The first image, Moses with staff in hand, tells us that he intercedes with prophecy. With that staff, he works wonders, signs of God’s presence and power; he speaks in God’s name, forcefully denouncing the oppression that the people are suffering, and demanding Pharaoh to let them depart. Brothers and sisters, we too are called to intercede for our people, to raise our voices against the injustice and the abuses of power that oppress and use violence to suit their own ends amid the cloud of conflicts. If we want to be pastors who intercede, we cannot remain neutral before the pain caused by acts of injustice and violence. To violate the fundamental rights of any woman or man is an offence against Christ himself. I was happy to hear in Father Luka’s testimony that the Church tirelessly carries out a ministry that is both prophetic and pastoral. Thank you! Thank you because, if there is one temptation against which we must guard, it is that of leaving things as they are and not getting involved in situations for fear of losing privileges and benefits.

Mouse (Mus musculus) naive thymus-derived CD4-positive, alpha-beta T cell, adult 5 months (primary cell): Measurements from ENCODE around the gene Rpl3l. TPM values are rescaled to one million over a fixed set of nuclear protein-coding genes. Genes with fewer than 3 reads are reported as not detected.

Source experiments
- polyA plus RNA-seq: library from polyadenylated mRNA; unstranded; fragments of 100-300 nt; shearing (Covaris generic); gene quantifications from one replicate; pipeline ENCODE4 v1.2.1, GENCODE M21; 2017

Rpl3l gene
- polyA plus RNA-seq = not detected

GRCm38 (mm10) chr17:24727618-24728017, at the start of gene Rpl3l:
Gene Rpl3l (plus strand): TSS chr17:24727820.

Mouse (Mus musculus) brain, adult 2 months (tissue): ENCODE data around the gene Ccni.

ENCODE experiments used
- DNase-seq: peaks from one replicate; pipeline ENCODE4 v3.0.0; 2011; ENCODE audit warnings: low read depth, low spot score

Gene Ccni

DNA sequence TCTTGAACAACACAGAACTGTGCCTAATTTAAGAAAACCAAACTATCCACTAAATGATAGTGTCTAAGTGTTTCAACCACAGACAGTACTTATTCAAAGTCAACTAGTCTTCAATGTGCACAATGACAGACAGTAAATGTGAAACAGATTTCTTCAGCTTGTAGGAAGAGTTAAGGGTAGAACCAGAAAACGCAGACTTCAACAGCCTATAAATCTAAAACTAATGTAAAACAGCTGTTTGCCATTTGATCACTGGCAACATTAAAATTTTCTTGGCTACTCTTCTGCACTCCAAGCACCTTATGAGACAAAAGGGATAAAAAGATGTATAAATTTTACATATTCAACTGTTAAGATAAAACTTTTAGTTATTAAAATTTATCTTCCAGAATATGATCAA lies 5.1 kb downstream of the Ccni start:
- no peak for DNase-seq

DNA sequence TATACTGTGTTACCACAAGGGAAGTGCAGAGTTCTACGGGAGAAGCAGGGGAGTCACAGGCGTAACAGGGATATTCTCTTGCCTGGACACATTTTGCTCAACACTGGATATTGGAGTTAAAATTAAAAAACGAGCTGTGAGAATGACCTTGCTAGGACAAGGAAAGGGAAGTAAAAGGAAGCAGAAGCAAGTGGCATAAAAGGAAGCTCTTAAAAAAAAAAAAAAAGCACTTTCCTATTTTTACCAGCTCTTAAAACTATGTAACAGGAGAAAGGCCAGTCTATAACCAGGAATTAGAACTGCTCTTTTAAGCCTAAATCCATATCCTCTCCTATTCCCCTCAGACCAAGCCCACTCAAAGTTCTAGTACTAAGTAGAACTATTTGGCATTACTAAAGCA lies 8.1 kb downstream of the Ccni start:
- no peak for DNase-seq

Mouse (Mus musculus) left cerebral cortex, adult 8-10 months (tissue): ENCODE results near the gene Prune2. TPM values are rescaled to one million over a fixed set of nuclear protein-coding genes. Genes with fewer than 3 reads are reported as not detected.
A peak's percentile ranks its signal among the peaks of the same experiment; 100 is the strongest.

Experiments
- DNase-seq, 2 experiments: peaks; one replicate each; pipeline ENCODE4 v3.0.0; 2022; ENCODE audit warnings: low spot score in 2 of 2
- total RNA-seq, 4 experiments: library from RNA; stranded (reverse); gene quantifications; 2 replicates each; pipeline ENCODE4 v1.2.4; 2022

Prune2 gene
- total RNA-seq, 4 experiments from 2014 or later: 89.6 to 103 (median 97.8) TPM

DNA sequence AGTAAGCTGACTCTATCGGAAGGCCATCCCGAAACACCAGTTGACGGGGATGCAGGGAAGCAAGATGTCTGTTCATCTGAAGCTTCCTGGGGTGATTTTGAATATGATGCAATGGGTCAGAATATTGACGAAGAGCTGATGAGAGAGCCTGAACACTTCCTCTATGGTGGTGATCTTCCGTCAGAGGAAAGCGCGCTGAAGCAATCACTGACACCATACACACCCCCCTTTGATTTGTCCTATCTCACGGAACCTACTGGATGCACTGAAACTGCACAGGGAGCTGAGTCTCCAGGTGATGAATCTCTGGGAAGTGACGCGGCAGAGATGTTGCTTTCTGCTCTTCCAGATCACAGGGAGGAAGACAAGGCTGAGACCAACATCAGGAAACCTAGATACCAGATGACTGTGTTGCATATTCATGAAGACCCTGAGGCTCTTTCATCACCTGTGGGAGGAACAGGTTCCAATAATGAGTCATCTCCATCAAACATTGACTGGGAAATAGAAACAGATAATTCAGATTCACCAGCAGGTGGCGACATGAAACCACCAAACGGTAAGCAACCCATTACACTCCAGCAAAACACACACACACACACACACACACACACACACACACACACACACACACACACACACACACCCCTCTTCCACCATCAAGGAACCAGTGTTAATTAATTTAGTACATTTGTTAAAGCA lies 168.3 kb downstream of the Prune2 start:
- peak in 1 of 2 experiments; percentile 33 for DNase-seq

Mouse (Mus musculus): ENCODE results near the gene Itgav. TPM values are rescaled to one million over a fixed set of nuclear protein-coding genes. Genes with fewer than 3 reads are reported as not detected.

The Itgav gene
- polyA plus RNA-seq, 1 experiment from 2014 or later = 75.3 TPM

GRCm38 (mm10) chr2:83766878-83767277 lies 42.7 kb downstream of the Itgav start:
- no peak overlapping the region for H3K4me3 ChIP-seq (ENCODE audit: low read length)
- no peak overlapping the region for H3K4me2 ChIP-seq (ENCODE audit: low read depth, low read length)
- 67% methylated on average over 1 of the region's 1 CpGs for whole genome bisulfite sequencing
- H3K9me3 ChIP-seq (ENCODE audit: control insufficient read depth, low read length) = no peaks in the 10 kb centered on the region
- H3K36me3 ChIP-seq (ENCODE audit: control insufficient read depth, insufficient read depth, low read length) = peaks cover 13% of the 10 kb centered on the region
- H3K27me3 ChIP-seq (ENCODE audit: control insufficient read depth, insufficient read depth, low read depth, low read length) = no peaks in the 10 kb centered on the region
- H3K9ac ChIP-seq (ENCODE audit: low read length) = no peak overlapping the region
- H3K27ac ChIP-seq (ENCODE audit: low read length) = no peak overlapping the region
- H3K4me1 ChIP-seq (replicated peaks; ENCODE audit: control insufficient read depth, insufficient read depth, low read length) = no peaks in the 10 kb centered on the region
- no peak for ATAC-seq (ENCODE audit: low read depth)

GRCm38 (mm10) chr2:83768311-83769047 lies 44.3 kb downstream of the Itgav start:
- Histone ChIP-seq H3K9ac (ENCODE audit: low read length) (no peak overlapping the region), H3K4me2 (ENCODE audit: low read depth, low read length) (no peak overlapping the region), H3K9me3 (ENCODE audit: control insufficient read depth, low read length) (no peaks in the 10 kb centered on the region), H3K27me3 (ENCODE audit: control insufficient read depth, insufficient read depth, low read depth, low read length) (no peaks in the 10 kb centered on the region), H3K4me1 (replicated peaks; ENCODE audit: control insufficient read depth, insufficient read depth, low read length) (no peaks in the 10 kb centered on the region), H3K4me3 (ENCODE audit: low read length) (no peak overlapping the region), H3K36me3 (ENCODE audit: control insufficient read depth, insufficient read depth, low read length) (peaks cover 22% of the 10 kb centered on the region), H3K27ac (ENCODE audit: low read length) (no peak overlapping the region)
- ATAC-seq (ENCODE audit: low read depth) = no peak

The second image is that of Moses with outstretched hands. Scripture tells us that he “stretched out his hand over the sea” (Ex 14:21). His extended hands are the sign that God is about to show his power. Later, Moses will hold the tablets of the Law in his hands (cf. Ex 34:29) and show them to the people; his upraised hands demonstrate the closeness of God who is ever active in accompanying his people. Of itself, prophecy does not suffice for deliverance from evil: it is necessary to extend our arms to our brothers and sisters, to support them on their journey; to caress God’s flock. We can imagine Moses pointing the way and taking people by the hand to encourage them to persevere. For forty years, in his old age, he remained at their side: that is what closeness means. It was no easy task: often he had to lift the spirits of a people who were discouraged and weary, hungry and thirsty, and sometimes even wayward and prone to grumbling and lethargy. In doing so, Moses also had to struggle with himself, for at times, he too experienced moments of darkness and desolation, as when he said to the Lord: “Why have you treated your servant so badly? Why have I not found favour in your sight, that you lay the burden of all this people on me? … I am not able to carry all this people alone, for they are too heavy for me” (Num 11:11, 14). Look at how Moses prayed: he was tired. Yet, he did not step back: ever close to God, he did not turn his back on his people. This is also our job: to stretch out our hands, to rouse our brothers and sisters, to remind them that God is faithful to his promises, to urge them on. Our hands were “anointed with Spirit” not only for the sacred rites, but also to encourage, help and accompany people to leave behind whatever paralyzes them, keeps them closed in on themselves, and makes them fearful.